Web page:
Where the driver's side test area does still show a stretch in the sinusoid wave, I don't think the stretch in this type of surface feature can be effectively removed using the shrinking disc, as the highs (in reference to the side the disc is working) that the disc is looking for alternate from one side to the other, where the inner structure may get in the way of effective work from that side. Perhaps that side could be pushed and held somehow toward the outside of the trunk lid to promote better access for the disc. As I've had limited exposure to this tool, I'll defer those thoughts to someone else with more experience to answer....

    While we did not attempt the hammer and dolly to relieve stresses as part of our experiment, I think the repaired passenger side could serve to investigate this theory, to see how the panel reacts. Still have media left, so I'll proceed with this so we can see how the differing stresses will react, if the hammer and dolly will help to equalize them..


    Having shrunk the one side to a loose panel oilcan, it did planish back out fairly easily to restore the crown. I think as long as your heated torch spots stayed well away from the edge of the hole opening, where you don't risk shrinking under the inner structure with no access for planishing, then you should be fine using a torch. As with all processes, consistency should be a focus..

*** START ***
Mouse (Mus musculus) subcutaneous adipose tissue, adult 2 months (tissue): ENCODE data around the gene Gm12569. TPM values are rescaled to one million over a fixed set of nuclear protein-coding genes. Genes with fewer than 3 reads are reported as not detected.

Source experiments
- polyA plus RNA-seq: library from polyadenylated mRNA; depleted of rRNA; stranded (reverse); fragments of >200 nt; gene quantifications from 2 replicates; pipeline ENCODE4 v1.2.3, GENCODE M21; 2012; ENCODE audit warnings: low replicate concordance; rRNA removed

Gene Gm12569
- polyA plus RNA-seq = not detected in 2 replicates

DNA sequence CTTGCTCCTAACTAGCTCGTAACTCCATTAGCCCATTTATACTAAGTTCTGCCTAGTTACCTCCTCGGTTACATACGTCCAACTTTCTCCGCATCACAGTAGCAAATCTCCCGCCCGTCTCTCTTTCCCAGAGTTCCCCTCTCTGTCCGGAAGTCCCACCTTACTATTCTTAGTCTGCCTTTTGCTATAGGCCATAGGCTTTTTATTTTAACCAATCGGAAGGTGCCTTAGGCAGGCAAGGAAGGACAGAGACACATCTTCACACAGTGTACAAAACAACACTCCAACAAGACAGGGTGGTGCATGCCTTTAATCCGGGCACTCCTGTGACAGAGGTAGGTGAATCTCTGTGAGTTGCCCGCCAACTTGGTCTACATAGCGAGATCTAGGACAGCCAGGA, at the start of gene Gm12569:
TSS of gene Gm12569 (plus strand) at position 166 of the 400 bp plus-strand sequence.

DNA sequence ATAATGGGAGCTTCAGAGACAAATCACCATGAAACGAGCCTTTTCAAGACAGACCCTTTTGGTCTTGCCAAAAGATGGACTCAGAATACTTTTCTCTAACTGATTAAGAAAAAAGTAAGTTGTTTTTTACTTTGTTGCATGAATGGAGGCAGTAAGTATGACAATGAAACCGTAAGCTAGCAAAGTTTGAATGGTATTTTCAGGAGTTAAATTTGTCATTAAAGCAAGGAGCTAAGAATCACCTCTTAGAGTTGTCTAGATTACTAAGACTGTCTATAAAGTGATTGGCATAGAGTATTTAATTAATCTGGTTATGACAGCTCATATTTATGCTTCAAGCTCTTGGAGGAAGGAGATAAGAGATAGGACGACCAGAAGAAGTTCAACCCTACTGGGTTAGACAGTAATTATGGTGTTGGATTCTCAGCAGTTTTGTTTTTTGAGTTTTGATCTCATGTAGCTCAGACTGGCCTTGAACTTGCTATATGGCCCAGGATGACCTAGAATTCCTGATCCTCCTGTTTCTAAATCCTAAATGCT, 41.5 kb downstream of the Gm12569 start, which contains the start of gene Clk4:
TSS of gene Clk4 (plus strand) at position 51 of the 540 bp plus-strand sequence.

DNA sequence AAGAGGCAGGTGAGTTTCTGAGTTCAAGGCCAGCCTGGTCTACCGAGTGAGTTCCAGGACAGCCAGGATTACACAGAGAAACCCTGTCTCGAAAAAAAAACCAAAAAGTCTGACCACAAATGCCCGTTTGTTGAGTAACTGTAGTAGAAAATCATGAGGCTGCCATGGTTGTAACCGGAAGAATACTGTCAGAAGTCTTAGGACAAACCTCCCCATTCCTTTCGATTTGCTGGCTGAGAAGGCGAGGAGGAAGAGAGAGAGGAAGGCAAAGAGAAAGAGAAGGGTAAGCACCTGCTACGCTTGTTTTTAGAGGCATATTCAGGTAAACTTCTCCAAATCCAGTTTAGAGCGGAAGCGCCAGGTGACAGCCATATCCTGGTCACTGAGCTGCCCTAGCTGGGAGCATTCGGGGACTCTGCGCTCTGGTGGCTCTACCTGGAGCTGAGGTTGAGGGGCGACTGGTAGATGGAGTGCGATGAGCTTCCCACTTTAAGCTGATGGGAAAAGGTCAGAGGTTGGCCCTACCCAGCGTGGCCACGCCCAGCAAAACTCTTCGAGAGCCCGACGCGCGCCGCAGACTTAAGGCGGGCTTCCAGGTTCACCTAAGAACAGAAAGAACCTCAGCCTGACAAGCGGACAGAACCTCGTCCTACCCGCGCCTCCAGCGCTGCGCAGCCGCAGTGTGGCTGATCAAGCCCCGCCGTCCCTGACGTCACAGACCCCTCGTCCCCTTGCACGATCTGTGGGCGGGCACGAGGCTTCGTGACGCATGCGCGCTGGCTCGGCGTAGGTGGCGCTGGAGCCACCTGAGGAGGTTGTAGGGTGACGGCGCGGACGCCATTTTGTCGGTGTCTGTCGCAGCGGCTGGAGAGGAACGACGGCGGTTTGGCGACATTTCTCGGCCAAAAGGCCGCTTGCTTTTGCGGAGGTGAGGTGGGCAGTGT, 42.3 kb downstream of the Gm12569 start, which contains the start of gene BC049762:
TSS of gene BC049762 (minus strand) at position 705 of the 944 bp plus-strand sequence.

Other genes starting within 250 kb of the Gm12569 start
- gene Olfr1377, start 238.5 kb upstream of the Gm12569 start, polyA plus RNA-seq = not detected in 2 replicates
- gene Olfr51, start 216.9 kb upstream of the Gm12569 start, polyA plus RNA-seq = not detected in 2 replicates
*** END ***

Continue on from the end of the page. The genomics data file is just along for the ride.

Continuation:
Very true, the progress needs to be closely monitored to better know when to stop or move elsewhere.. And don't let tunnel vision keep your focus on the damaged area, monitor all the surrounding panel for any changes/damage..

    I've got a shrinking disc on the way, to use on one of the remaining stretched areas. Once I re-damage the passenger side for the hammer and dolly "equalization", that would even give me one sample to use with the disc, one with a torch.

    Comments, interpretations, etc welcome......
     
    Last edited: Dec 3, 2016